Government is 'far from out of the woods' over the NHS reforms

Nick Clegg’s ‘victory’ claims over the changes to the NHS reforms will do little to reassure those opposed to the controversial plans, says one healthcare comms professional.

Claiming NHS victory: Nick Clegg
Claiming NHS victory: Nick Clegg

The NHS Future Forum will unveil its recommendations for changes to the controversial health service shake-up today, following the Government's ‘listening exercise’ on the controversial plans.

In April the Government halted the parliamentary progress of the Health and Social Care Bill amid mounting criticism from academics, health unions and MPs.

Later today, the deputy PM is expected to tell MPs: ‘We have achieved all we set out to achieve. It's a job well done.’

The Liberal Democrats have looked to highlight the party's role in pushing for the reforms. The party’s deputy head of media Phil Reilly tweeted this morning: ‘Every major paper has some version of "Lib Dem victory over NHS reforms" story today.’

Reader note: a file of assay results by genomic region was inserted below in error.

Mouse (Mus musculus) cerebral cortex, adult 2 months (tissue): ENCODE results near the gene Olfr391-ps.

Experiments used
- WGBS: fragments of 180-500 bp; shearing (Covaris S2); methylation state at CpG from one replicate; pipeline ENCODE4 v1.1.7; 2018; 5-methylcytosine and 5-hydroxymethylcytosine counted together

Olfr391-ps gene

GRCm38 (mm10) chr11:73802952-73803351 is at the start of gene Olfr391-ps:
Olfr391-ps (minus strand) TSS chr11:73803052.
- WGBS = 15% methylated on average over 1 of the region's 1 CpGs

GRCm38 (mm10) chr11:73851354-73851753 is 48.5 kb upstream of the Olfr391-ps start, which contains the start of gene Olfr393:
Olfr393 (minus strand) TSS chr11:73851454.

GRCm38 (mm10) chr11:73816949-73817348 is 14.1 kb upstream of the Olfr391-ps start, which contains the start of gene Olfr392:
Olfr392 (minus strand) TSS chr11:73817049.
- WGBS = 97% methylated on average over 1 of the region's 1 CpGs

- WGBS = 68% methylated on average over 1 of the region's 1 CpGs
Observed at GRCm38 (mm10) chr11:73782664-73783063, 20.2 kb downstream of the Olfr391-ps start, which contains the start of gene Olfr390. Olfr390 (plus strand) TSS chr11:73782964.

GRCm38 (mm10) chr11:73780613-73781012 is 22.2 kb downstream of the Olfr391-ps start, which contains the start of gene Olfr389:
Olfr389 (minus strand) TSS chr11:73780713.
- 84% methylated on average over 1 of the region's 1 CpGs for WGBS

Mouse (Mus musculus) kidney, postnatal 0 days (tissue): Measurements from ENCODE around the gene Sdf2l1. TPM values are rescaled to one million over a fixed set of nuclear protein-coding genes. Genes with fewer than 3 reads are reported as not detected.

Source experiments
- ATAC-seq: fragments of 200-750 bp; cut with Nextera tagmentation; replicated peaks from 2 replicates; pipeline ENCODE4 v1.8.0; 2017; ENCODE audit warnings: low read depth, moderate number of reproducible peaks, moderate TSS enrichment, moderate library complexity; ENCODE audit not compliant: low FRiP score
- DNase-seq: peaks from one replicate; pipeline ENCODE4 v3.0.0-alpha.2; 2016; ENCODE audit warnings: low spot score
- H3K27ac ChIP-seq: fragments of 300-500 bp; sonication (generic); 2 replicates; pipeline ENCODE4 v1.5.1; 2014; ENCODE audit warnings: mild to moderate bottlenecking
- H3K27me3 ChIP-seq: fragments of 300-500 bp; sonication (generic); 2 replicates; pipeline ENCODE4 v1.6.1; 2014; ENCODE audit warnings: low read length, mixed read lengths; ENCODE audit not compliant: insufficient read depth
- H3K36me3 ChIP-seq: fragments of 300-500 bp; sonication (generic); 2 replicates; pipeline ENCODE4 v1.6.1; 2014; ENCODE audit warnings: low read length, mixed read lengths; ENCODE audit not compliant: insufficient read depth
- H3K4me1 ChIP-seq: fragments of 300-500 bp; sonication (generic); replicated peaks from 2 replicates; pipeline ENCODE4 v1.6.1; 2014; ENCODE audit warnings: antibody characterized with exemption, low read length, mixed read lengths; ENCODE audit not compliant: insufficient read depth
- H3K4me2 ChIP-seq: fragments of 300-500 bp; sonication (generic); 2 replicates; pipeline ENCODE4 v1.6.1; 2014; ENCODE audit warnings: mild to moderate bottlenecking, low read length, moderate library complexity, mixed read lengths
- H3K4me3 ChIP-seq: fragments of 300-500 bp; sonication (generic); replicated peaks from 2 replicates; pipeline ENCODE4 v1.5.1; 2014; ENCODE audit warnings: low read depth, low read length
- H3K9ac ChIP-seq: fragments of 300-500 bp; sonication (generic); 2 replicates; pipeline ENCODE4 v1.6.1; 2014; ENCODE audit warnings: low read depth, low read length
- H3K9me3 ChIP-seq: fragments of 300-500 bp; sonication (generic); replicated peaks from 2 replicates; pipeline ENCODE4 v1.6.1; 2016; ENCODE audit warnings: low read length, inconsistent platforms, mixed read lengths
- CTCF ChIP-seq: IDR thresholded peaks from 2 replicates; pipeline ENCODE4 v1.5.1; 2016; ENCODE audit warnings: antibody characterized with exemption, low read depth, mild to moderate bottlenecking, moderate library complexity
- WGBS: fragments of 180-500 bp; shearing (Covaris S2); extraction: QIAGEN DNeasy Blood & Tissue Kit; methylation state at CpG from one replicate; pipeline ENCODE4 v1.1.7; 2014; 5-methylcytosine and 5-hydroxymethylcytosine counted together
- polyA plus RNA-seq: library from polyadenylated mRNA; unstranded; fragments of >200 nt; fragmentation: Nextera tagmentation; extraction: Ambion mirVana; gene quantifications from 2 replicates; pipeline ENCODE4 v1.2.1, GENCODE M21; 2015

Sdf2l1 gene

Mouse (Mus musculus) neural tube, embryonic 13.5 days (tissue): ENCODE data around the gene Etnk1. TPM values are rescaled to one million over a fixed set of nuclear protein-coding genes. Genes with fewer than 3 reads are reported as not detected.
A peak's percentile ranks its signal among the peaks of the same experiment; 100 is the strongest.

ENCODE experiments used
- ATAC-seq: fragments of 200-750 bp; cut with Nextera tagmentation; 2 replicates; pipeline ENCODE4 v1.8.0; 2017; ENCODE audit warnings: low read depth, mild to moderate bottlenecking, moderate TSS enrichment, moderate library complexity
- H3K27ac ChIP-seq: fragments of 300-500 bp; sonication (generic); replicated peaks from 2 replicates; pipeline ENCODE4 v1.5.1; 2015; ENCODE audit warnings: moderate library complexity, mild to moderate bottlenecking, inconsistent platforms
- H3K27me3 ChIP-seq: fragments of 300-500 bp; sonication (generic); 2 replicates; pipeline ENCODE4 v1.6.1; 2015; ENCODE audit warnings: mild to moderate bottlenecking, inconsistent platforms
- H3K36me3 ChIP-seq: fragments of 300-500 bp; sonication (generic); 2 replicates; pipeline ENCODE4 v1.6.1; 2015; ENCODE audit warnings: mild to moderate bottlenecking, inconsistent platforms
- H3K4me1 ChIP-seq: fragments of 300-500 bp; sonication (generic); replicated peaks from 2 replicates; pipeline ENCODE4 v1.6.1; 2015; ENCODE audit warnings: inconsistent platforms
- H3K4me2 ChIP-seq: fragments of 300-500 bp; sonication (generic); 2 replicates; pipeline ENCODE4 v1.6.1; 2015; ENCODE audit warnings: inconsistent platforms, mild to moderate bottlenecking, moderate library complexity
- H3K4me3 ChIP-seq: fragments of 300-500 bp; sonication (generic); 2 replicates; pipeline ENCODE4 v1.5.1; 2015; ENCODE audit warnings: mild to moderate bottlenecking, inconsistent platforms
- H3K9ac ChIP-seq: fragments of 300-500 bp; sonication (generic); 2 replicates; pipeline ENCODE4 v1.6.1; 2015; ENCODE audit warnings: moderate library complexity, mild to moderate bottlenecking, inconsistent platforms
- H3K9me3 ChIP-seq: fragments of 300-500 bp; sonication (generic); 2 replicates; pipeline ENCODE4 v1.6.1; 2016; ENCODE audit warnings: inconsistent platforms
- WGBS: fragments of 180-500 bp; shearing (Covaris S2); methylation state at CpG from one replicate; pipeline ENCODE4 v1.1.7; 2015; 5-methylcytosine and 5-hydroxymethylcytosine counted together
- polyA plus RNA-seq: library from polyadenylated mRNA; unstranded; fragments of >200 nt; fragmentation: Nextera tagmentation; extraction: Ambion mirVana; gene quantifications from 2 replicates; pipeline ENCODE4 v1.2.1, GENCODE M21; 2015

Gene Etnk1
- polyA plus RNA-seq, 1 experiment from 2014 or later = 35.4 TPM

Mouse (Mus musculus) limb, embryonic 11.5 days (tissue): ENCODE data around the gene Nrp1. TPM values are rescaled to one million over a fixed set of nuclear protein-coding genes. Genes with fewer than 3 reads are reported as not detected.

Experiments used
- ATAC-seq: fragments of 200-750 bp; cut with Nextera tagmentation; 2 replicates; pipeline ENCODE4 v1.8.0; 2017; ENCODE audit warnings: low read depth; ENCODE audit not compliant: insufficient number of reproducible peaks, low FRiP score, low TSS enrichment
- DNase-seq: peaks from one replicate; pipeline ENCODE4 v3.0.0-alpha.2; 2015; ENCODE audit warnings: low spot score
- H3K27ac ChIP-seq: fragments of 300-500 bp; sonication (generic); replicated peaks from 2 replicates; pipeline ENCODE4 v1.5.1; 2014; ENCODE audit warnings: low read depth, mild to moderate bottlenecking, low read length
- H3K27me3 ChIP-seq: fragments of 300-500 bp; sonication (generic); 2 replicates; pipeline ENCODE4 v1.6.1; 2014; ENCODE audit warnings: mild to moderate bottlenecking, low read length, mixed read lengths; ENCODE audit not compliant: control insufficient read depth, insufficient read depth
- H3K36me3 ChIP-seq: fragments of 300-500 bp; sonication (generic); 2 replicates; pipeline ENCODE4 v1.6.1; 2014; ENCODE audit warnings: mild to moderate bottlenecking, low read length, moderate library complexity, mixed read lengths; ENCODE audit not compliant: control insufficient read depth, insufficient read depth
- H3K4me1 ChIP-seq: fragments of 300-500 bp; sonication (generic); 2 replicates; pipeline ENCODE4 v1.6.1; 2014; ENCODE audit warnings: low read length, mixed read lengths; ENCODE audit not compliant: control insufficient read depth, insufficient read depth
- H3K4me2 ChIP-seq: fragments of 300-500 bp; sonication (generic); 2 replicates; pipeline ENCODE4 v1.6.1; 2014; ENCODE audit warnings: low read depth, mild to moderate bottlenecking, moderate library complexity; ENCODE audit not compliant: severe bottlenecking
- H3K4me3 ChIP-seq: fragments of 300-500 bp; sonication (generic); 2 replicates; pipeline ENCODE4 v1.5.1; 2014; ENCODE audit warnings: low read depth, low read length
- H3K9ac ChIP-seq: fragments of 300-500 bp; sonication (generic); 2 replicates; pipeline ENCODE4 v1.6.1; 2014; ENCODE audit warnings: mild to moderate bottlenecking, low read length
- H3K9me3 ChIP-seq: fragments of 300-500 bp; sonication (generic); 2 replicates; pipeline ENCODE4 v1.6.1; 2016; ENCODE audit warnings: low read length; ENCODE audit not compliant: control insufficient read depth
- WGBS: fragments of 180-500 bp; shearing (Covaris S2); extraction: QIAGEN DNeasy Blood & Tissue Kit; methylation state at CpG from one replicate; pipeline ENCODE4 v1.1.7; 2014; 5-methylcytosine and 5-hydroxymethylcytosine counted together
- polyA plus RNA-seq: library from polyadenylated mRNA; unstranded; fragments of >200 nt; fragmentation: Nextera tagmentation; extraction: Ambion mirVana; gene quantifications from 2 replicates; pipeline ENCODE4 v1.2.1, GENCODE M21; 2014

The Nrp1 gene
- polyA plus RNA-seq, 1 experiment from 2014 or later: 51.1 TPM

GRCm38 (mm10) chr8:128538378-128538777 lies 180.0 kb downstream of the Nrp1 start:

But Mike Birtwistle, head of MHP's health practice, said that ‘the battle is on to claim victory’.

Birtwistle’s comments echoed reports this weekend that suggested a power struggle within Government over who is due credit for the latest changes to the plans. According to The Independent this weekend, one Tory MP was quoted as saying: ‘If the snivelling Lib Dems think they are going to take all the applause on this, they can think again.’

Birtwistle said: ‘The battle is on to claim victory, although in truth this is probably because both Cameron and Clegg feel sheepish about their role in signing off and then failing to communicate the reforms before the listening exercise.'

He added: ‘Both coalition partners are far from out of the woods on health. For the Conservatives, the salience of health with the public has increased massively, which is not good news for a party that has historically lagged in the polls on the NHS.

 ‘Nick Clegg’s "scorecard" will do little to reassure those who are instinctively opposed to the reforms.’

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